After months of alleged production delays, casting and script problems, and
endless rumors of on-set arguments, "Charlie's Angels," a big-screen
adaptation of the cult '76-'81 television series (starring Jaclyn Smith and
Farrah Fawcett, among others), seemed doomed for catastrophic failure. After
all, when was the last time we saw a TV-show-turned-feature-film that was
worthwhile, particularly when the budget was an overblown $90-million?
Moreover, the terrible teaser trailer, with the three lead actresses
performing their martial arts moves in front of a fiery background, was not
exactly cause to break out the champagne glasses.
Imagine, then, the delightful surprise of watching the finished product and
gradually realizing that I haven't had this much fun at the movies all year.
In a nutshell, "Charlie's Angels" is an unequivocal success--a highly
entertaining, funny, exciting, no-holds-barred, bubblegum triumph of the way
to make a great action-comedy, as well as a rambunctious female empowerment
Tough-girl Dylan (Drew Barrymore), sexy sweetheart Natalie (Cameron Diaz),
and ultra-intelligent Alex (Lucy Liu) are Charlie's Angels: a trio of strong
young women who work for mystery millionaire Charlie (voiced by John Forsythe
and never seen) and his personal assistant Bosley (Bill Murray) to keep the
world safe from nasty villains and megalomaniacs. Their latest mission is to
rescue an electronics genius by the name of Knox (Sam Rockwell), who has been
kidnapped by wealthy thief Roger Corwin (Tim Curry) and his silent henchman
A comedic rendition of the countless James Bond flicks--only twenty times
more fun and original--"Charlie's Angels" is not so much about its thin
storyline as it is about the refreshingly lightweight style which feature
film debut director McG (whose previous credits include several music videos)
evokes. From the stunning opening sequence that begins on an airplane and
ends on a sailboat, to the climax set around an ancient castle alongside the
California coast, director McG clearly knows exactly how to balance all of
his various genres, including action, comedy, and romance, for optimum
effect. The movie is far-fetched, yet so shamelessly tongue-in-cheek as to
never seem anything less than innocently believable.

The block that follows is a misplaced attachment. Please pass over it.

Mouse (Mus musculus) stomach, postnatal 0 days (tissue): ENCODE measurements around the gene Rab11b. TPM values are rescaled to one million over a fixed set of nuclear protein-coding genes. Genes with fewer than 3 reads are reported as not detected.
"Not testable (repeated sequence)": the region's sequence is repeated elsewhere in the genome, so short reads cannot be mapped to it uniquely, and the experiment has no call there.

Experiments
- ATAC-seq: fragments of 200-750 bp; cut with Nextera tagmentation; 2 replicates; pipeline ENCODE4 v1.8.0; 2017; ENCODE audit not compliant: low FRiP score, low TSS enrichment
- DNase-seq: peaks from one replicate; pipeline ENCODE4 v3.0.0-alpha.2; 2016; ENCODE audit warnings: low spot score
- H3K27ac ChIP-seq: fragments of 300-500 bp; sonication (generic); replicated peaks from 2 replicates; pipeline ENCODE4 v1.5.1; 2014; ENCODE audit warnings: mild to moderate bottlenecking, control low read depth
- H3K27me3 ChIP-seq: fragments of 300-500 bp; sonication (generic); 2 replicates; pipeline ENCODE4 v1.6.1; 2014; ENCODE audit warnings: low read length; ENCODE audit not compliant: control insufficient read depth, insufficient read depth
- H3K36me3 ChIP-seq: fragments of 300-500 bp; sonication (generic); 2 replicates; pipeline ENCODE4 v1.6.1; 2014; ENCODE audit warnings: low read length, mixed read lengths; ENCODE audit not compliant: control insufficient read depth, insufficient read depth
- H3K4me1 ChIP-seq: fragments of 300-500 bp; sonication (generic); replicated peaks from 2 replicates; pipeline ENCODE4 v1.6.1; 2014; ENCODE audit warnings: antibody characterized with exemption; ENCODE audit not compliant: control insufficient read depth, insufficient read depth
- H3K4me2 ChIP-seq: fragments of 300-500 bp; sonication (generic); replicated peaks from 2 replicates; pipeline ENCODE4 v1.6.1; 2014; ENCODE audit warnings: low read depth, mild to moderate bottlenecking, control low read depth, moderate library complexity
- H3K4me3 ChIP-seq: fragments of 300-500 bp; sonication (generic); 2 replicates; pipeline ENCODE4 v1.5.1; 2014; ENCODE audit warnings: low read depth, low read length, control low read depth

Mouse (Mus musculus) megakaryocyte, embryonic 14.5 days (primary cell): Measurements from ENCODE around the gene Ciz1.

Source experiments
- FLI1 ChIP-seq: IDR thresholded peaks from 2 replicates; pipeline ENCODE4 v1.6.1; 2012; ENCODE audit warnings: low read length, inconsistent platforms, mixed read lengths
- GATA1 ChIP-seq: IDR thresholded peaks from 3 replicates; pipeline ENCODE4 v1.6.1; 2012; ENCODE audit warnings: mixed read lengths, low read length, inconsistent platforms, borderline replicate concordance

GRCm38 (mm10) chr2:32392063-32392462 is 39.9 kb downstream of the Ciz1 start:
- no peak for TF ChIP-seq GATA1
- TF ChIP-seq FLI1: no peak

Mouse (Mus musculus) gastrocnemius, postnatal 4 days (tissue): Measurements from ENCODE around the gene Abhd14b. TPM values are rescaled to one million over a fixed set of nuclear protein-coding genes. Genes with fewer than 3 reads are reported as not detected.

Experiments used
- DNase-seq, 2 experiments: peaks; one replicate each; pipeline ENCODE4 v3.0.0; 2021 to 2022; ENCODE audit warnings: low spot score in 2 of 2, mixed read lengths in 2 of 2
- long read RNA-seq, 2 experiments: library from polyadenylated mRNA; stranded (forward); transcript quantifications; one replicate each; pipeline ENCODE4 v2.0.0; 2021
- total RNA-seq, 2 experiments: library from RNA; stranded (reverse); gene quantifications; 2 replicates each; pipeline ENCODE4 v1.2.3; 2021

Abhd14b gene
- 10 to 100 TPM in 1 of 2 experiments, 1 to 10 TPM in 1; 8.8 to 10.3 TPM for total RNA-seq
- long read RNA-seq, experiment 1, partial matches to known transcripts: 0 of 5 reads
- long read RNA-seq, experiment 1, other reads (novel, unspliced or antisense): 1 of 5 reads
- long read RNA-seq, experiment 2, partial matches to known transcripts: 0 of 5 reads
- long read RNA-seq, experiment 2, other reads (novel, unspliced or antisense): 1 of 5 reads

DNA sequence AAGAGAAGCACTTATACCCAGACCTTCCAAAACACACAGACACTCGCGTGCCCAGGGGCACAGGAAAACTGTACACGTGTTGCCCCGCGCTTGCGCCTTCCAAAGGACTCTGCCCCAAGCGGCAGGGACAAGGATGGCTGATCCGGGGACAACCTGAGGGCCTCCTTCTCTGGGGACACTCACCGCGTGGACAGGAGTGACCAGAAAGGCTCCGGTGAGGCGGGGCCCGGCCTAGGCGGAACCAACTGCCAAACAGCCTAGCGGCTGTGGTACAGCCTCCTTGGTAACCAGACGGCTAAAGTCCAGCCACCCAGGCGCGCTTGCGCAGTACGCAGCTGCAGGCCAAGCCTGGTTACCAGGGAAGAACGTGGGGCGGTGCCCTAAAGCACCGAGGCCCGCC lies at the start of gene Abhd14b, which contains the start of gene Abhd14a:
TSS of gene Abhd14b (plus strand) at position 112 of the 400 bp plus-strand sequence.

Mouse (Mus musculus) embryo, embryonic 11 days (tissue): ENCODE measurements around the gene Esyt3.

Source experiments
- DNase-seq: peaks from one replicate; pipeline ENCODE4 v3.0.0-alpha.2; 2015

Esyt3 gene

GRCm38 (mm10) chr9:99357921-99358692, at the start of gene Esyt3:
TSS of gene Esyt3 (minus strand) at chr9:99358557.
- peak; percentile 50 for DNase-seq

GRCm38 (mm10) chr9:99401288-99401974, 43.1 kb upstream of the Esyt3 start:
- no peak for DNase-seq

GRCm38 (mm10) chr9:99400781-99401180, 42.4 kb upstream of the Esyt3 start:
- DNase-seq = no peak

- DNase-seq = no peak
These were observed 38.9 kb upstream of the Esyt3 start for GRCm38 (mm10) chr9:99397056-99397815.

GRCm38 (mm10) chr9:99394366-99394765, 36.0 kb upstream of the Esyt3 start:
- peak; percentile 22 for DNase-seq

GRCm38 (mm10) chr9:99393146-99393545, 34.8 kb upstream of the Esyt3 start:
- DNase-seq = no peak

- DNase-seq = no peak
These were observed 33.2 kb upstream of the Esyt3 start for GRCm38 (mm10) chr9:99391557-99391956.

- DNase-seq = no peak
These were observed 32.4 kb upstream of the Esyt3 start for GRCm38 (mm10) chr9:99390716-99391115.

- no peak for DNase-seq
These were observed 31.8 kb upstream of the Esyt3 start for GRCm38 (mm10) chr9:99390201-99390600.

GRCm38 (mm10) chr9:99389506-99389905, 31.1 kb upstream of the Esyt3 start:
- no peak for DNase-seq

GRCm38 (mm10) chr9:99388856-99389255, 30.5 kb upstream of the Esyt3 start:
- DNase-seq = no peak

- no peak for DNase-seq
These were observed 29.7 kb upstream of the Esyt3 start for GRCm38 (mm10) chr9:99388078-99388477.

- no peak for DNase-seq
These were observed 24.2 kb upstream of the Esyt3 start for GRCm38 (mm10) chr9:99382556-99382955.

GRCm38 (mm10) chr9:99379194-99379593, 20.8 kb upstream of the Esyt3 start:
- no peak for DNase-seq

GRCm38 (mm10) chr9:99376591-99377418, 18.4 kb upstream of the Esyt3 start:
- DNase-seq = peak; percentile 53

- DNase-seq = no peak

If there was ever any on-set strife between the cast members, you won't find
any signs of it here. Each actor finds just the perfect tone for their
character, and they all elicit an overwhelming joy of performing.
Actress-producer Drew Barrymore (1999's "Never Been Kissed") has found in her
character of Dylan a chance to show off her comic flair to a greater effect
than she ever has before. Cameron Diaz (1999's "Being John Malkovich"), as
Natalie, is hilariously klutzy, yet smart, and has a smile so warm and
beautiful that she sells every moment she appears here. Rounding out the
angels is Lucy Liu (2000's "Shanghai Noon"), as streetwise Alex, who provides
a welcome contrast to her tonally sunnier costars, and equips herself in her
kung-fu-style action sequences quite nicely. Together, Barrymore, Diaz, and
Liu are charismatic joys who obviously had just as much fun making the film
as it is to watch it.
Adding an extra amount of amusement to the proceedings is the constant stream
of costume changes the actresses goes through, as they head undercover posing
in different disguises. There is particular entertainment to be had in a
sequence in which Barrymore and Diaz crossdress, while the leather-clad,
whip-striking Liu poses as a dominatrix-cum-efficiency-expert and bewitches
every student in the class.
The supporting cast is appropriately over-the-top, and all the more enjoyable
because of it. Bill Murray (1998's "Rushmore") returns to his purely jokey
roots with Bosley, and makes a big impression with a not-so-large role. Sam
Rockwell (1999's "The Green Mile") is lively and magnetic as the kidnapped
Knox; Tim Curry is at his slimy best as Roger Corwin; and Tom Green (2000's
"Road Trip"), Matt LeBlanc (TV's "Friends"), and Luke Wilson (1999's "Blue
Streak") are effective as the gals' love interests.
Special notice must be made to Crispin Glover (2000's "Nurse Betty"), whose
brooding role as The Thin Man is one of the most memorably nasty and
appropriately animated villains to come around in years. Watch Glover
closely; he doesn't have one line of dialogue throughout, but simply by the
drifty way in which he carries himself and smokes his cigarettes, as if he
were a famed magician performing his most popular trick, does he create a
wholly fresh and despicably enjoyable character.
With sunny, attractive cinematography; fast-paced editing; a sharply clever
screenplay by Ryan Rowe, Ed Solomon, and John August; a standout soundtrack
that wittily includes innumerable songs featuring the word, "angel," in them,
as well as a nice mixture of music from the '70s, '80s, '90s, and the present
day; and awesome stunts not matched since last summer's "Mission: Impossible
2," "Charlie's Angels" is a film that is unquestionably better than it has
any right to be. The movie makes no halfhearted effort to be anything more
than a happily diverting popcorn film, and by doing so, exceeds the viewer's
highest expectations. By being unpretentious in the extreme, it is the most
invigorating thing that has happened to the action genre in the last decade.
"Charlie's Angels" is F-U-N, the type of movie the term, 'rollicking good
time,' was invented for.
Copyright © 2000 Dustin Putman